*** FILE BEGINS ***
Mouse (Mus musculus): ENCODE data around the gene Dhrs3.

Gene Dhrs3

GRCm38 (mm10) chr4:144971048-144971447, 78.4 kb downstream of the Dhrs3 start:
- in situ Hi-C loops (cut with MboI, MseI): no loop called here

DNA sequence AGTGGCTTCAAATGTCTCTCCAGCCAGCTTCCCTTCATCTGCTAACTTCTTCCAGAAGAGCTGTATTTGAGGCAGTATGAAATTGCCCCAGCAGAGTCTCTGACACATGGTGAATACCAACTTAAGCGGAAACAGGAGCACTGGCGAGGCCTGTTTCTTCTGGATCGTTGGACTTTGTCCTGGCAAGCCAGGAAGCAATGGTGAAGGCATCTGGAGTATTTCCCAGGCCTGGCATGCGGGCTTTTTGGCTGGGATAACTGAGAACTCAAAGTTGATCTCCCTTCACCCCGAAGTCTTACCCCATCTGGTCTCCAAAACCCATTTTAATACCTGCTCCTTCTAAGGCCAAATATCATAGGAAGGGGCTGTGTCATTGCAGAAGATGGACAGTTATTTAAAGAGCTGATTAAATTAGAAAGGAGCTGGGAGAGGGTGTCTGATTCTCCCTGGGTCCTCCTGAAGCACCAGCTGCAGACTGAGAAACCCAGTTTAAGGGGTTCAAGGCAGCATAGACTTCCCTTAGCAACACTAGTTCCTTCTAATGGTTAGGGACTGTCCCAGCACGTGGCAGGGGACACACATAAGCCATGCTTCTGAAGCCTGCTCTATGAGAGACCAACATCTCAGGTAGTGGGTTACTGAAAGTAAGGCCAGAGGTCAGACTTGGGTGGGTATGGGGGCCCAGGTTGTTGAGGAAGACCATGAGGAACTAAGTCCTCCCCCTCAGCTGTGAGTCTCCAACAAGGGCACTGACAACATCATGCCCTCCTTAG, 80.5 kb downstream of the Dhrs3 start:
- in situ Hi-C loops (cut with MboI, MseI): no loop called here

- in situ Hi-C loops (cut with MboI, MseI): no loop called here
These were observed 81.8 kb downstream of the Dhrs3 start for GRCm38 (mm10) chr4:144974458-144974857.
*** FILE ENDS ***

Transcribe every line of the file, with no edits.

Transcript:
Mouse (Mus musculus): ENCODE data around the gene Dhrs3.

Gene Dhrs3

GRCm38 (mm10) chr4:144971048-144971447, 78.4 kb downstream of the Dhrs3 start:
- in situ Hi-C loops (cut with MboI, MseI): no loop called here

DNA sequence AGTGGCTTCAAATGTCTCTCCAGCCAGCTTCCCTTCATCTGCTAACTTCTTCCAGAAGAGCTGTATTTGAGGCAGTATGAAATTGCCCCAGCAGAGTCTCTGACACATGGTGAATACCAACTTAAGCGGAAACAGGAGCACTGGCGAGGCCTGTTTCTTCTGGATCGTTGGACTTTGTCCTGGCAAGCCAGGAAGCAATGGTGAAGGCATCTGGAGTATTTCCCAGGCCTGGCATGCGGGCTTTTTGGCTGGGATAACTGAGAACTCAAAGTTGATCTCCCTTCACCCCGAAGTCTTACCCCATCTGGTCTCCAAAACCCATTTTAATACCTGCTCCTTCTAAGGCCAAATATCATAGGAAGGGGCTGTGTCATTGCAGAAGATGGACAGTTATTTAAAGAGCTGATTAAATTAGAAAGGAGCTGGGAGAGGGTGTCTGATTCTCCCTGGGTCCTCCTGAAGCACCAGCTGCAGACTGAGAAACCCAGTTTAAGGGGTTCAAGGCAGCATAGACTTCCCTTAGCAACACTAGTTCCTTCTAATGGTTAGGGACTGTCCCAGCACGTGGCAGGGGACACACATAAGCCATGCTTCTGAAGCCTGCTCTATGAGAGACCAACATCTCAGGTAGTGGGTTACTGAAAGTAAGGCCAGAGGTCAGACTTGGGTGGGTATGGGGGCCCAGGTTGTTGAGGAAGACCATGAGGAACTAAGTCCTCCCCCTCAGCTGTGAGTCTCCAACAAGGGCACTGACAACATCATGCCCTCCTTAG, 80.5 kb downstream of the Dhrs3 start:
- in situ Hi-C loops (cut with MboI, MseI): no loop called here

- in situ Hi-C loops (cut with MboI, MseI): no loop called here
These were observed 81.8 kb downstream of the Dhrs3 start for GRCm38 (mm10) chr4:144974458-144974857.